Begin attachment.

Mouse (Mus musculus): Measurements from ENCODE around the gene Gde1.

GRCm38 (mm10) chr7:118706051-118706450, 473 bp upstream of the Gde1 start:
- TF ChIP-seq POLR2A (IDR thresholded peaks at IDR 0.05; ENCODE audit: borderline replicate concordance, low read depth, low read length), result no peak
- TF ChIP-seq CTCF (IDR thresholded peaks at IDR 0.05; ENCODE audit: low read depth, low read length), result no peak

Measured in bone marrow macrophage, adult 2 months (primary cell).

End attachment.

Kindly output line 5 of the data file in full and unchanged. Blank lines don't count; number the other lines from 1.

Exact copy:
Measured in bone marrow macrophage, adult 2 months (primary cell).